During most Mayor and Council meetings, the town’s elected officials listen to comments from the public at various points, many of which are often on point and relevant to the issues being discussed. Others sometimes drift away from the issues being discussed, but it’s an important part of the democratic process and First Amendment protected speech as it should be, but occasionally there are times when the public comments should never be stated.
That was the case on Monday when at least one of the speakers from the public strayed from the topics germane to the discussion and probably needed to go back and read Dale Carnegie’s “How to Win Friends and Influence People.” A long-time Boardwalk street performer was outlining some of his concerns about the summer rules for street performers and crossed an obvious line.
“The most important thing is that the city can demand of the street performers that they be upstanding people, that they are not unacceptable people,” he said. “The city can demand that they be straight, let’s put it that way, that they are straight.”
Most times, the Mayor and Council listen attentively to the public comments and respond when possible, but on this particular occasion, Council Secretary Mary Knight had heard enough and called out the street performer on his assertion the city should somehow monitor the various orientations of the buskers on the Boardwalk.
“He used the phrase he only wants straight people to be able to perform on the Boardwalk,” she said. “I hope that all of the listeners, the press and everybody in here realizes we would never, ever discriminate against anybody. I find it very offensive as to what he said. It’s extremely offensive and I just want the public to know we would never, ever consider such a ridiculous request.”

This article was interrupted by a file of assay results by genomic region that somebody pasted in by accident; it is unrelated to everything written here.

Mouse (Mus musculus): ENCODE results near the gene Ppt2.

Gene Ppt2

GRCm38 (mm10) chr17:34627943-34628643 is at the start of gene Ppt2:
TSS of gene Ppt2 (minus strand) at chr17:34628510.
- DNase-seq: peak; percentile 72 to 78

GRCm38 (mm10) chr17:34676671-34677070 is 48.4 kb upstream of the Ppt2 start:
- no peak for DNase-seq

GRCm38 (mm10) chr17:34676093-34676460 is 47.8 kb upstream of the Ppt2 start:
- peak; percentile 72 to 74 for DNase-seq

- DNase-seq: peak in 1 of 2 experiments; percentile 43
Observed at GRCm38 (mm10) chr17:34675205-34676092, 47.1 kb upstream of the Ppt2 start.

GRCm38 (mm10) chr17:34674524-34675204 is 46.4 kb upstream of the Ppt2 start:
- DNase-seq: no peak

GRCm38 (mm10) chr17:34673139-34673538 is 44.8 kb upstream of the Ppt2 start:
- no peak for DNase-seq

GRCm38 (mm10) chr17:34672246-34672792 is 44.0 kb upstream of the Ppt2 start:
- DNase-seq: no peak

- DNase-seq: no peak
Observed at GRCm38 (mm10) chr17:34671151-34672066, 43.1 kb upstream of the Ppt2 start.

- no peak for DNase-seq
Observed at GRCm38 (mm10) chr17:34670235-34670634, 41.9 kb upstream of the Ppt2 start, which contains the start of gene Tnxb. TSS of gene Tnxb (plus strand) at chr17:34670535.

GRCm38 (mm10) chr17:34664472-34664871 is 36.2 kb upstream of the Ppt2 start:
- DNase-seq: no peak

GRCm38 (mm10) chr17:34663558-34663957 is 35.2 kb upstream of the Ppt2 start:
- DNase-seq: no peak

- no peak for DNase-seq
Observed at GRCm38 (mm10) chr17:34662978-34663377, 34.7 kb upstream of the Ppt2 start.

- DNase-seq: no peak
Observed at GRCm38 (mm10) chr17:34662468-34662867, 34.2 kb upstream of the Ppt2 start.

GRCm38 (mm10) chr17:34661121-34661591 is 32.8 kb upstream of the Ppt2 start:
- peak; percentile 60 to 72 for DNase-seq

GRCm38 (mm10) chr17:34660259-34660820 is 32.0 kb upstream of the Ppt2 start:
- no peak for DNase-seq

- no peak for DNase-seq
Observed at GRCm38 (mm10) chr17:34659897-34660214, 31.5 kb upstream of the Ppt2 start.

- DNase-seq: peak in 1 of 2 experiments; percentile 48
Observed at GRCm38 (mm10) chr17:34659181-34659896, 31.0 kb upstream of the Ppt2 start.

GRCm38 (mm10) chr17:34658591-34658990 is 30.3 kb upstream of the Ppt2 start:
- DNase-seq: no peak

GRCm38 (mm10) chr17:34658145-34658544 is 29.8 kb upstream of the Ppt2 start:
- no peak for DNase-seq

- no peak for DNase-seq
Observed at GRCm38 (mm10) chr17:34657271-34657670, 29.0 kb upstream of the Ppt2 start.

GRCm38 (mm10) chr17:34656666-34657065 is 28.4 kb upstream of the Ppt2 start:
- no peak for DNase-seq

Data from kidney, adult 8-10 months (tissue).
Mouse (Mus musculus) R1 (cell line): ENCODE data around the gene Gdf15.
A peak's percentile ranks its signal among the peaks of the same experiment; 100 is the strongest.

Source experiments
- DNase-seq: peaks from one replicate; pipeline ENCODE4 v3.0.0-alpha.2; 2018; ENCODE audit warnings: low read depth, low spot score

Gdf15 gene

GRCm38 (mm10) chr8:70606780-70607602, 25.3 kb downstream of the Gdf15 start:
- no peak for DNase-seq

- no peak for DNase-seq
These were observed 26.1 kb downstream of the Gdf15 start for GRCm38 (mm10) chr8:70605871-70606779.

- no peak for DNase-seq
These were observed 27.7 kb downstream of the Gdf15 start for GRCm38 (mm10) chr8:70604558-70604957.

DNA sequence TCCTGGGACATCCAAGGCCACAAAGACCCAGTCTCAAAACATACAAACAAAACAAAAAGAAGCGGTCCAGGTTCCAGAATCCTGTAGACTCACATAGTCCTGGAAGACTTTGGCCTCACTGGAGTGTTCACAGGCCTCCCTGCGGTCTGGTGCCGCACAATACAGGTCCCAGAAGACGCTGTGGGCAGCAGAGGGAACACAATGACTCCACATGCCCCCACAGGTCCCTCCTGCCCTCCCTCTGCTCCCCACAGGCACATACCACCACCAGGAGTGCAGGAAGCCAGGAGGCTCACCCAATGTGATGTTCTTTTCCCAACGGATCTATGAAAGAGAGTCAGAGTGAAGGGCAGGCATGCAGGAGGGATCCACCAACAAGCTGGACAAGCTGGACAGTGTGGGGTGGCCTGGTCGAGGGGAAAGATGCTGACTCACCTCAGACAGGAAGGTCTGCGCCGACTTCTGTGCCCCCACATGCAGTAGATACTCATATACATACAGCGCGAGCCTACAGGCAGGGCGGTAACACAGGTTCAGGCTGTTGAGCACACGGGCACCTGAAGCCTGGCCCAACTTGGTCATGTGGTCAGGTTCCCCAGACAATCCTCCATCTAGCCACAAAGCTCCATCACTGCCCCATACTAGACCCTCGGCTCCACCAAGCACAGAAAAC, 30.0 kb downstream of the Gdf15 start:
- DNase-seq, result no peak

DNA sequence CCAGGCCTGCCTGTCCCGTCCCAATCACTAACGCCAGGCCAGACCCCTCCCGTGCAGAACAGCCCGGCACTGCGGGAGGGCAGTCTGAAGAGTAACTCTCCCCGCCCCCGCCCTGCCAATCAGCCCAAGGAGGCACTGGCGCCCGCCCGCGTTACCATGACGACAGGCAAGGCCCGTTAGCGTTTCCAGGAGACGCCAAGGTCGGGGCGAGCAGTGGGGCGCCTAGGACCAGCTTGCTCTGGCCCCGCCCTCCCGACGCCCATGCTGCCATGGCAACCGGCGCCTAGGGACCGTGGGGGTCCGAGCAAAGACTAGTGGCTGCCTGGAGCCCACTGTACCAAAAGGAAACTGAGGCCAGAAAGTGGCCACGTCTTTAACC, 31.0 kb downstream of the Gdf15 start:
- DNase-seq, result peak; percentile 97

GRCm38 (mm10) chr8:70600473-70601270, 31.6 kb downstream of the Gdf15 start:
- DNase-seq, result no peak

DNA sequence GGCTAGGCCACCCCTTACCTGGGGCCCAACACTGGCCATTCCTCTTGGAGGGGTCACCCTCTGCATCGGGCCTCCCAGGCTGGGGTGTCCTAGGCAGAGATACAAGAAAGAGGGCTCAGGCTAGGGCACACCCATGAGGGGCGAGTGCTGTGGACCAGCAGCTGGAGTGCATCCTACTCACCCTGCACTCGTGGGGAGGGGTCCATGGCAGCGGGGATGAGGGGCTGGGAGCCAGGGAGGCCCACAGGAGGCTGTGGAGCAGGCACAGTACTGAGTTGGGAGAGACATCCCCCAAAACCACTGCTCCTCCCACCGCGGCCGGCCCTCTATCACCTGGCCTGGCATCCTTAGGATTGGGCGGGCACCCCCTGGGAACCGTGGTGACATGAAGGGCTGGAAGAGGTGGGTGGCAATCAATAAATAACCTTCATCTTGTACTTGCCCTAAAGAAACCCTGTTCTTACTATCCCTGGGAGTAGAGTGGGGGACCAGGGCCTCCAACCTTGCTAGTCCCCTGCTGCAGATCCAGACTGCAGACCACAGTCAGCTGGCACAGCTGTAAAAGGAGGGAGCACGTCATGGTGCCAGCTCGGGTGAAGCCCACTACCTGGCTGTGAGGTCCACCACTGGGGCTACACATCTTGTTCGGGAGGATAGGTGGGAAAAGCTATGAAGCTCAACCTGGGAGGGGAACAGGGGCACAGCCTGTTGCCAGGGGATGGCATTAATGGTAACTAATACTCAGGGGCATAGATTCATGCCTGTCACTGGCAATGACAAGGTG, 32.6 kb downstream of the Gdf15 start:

Unless there’s a major change in the Senate, it’s looking like Maryland will soon force paid sick leave changes on businesses. This is bad legislation for small business, and I liked how the Greater Ocean City Chamber of Commerce stated its opposition before the House Economic Matters Committee last month.
“Ocean City businesses employ upwards of 12,000 seasonal employees. Further, most regional businesses make their annual profits over a small 3 month window and incorporating this mandate would be very costly and affect the employer’s ability to operate. Paid sick leave is another unnecessary and expensive burden for small businesses,” the testimony read. “Many businesses are still struggling and now is not the time to be burdening our businesses with more costly and unnecessary measures. We need the legislature to look for ways to ease the burden. … We are, as well, sensitive to the needs and requirements of many State of Maryland business constituencies regarding their capacity to implement a fair and reasonable mandated sick leave policy; and therefore acknowledge that a “one size fits all” legislative solution may be impractical and we would suggest flexibility as this policy is applied statewide.”
While I don’t think this change is necessary at all, it seems beyond reasonable for amendments to be considered. It happens all the time. The two I think would be most applicable to Ocean City businesses are increasing the seasonal exclusion to 120 days, from 90, and keeping businesses with under 50 full-time employees out of the mandate.
Berlin knows how to win an online contest. That much we learned a few years back when a diligent social media campaign essentially won Berlin the America’s Coolest Small Town contest.
Berlin is back at it again now with a different contest and this one carries more bragging rights as well as a big prize in the form of $25,000. From now until April 24, residents can vote at www.mainstreetcontest.com for Berlin in America’s Main Streets contest. The 25 entries with the most votes will advance to the semifinals, which run the month of May. After May 28, a panel will choose a grand prize winner from the top 10 semifinalists based on votes.
Along with the money, a major difference with this contest is Berlin will not know how it’s faring against its competitors. With the “coolest” contest, the updated results were immediately noticeable after a vote was cast. That’s not the case with the Main Street contest.